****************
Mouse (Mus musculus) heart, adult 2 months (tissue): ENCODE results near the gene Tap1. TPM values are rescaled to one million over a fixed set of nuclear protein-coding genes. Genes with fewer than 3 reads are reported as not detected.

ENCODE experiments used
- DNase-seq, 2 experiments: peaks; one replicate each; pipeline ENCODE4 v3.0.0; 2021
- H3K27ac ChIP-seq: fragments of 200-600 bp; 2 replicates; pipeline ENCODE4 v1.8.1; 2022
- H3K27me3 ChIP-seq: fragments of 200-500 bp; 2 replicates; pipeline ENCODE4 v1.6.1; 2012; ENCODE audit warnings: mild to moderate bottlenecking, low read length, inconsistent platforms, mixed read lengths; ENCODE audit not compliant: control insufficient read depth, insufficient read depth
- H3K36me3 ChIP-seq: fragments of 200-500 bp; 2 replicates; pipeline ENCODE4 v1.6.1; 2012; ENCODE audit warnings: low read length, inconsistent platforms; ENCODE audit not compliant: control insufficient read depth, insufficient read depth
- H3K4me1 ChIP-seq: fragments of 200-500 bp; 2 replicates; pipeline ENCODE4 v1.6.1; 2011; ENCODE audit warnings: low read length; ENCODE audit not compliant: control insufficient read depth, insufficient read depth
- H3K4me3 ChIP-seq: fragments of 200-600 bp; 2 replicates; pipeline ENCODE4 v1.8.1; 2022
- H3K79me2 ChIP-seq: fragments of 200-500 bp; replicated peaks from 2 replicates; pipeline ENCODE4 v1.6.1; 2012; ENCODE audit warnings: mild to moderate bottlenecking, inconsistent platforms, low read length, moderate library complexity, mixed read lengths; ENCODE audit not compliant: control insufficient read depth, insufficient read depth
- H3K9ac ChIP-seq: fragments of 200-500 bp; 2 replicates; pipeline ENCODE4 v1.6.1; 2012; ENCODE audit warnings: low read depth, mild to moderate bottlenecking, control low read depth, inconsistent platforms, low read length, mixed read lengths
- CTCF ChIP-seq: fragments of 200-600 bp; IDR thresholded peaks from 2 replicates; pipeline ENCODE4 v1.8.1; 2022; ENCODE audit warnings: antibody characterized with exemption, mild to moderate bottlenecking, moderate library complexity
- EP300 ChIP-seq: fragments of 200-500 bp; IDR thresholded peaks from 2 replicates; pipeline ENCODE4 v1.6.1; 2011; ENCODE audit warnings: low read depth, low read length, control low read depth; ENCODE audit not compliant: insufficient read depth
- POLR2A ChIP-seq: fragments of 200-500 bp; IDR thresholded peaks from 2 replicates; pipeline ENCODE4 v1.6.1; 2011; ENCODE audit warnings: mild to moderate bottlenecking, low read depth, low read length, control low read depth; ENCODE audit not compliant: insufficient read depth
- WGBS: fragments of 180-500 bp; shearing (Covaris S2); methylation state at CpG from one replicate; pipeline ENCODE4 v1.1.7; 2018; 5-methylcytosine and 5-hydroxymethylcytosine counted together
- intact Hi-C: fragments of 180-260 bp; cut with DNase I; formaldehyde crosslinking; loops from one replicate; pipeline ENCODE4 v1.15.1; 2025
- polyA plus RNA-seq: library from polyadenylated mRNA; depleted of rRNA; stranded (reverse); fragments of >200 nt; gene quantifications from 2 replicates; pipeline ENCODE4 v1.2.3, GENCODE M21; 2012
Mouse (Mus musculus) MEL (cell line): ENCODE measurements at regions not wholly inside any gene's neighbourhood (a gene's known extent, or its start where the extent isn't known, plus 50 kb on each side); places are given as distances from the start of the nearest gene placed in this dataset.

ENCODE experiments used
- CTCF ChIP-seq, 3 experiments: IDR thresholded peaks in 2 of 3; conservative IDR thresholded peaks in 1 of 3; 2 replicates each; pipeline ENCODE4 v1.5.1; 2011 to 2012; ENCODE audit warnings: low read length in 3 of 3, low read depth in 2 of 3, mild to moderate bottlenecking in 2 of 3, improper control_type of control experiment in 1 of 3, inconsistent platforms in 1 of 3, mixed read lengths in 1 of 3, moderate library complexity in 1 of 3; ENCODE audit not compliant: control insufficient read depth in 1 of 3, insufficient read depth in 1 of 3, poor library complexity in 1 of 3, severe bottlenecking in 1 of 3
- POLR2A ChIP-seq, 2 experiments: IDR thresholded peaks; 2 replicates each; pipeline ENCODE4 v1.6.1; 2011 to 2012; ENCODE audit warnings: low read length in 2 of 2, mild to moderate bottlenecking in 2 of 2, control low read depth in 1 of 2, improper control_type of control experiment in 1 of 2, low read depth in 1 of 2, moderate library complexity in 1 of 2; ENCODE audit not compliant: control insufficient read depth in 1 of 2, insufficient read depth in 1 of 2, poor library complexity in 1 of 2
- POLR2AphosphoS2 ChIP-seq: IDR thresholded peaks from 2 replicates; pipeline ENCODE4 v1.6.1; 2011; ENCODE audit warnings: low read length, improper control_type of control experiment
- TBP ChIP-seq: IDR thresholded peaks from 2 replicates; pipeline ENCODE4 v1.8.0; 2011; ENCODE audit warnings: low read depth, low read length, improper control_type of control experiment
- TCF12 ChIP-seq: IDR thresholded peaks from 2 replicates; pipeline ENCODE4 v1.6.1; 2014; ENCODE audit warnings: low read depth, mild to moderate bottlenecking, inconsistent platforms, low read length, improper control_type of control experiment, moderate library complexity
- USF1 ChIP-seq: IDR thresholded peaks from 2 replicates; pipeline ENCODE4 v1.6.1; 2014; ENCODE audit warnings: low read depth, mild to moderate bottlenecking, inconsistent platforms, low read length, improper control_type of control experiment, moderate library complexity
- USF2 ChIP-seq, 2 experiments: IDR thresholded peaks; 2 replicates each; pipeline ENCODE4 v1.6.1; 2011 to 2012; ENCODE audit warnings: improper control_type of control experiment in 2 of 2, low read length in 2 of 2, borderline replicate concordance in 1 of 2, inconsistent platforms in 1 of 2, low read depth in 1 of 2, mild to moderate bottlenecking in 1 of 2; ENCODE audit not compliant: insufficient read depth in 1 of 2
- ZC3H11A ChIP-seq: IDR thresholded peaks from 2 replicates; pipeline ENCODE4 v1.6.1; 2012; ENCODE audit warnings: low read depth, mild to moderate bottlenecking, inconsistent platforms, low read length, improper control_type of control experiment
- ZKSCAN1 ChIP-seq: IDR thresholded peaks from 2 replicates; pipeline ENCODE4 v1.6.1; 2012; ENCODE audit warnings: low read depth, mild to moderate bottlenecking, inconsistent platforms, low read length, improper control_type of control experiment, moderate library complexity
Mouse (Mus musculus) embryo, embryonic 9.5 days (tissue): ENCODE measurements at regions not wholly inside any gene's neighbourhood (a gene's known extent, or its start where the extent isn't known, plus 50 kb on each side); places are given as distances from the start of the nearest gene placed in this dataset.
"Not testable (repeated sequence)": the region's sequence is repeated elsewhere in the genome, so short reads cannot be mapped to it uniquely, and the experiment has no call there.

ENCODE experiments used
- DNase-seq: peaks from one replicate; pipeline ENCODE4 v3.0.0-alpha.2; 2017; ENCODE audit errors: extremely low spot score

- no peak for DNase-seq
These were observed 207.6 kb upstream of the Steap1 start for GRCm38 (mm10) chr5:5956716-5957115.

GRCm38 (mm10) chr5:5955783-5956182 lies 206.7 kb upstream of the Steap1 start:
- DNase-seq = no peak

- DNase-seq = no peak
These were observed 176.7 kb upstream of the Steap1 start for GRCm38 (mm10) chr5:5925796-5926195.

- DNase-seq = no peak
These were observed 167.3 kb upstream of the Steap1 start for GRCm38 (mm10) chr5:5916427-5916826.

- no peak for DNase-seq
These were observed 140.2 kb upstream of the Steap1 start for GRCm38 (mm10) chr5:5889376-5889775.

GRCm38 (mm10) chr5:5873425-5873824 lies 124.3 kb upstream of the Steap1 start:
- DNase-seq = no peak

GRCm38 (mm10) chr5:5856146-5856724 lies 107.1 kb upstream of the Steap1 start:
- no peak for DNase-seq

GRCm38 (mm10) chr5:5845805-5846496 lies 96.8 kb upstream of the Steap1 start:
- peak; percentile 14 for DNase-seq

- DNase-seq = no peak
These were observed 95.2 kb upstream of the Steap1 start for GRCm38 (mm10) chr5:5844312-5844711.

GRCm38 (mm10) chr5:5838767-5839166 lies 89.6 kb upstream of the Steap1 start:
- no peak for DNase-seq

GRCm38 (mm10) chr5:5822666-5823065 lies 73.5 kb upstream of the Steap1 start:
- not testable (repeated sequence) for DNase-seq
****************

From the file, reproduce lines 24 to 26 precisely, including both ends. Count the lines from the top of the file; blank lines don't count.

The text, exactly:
- USF1 ChIP-seq: IDR thresholded peaks from 2 replicates; pipeline ENCODE4 v1.6.1; 2014; ENCODE audit warnings: low read depth, mild to moderate bottlenecking, inconsistent platforms, low read length, improper control_type of control experiment, moderate library complexity
- USF2 ChIP-seq, 2 experiments: IDR thresholded peaks; 2 replicates each; pipeline ENCODE4 v1.6.1; 2011 to 2012; ENCODE audit warnings: improper control_type of control experiment in 2 of 2, low read length in 2 of 2, borderline replicate concordance in 1 of 2, inconsistent platforms in 1 of 2, low read depth in 1 of 2, mild to moderate bottlenecking in 1 of 2; ENCODE audit not compliant: insufficient read depth in 1 of 2
- ZC3H11A ChIP-seq: IDR thresholded peaks from 2 replicates; pipeline ENCODE4 v1.6.1; 2012; ENCODE audit warnings: low read depth, mild to moderate bottlenecking, inconsistent platforms, low read length, improper control_type of control experiment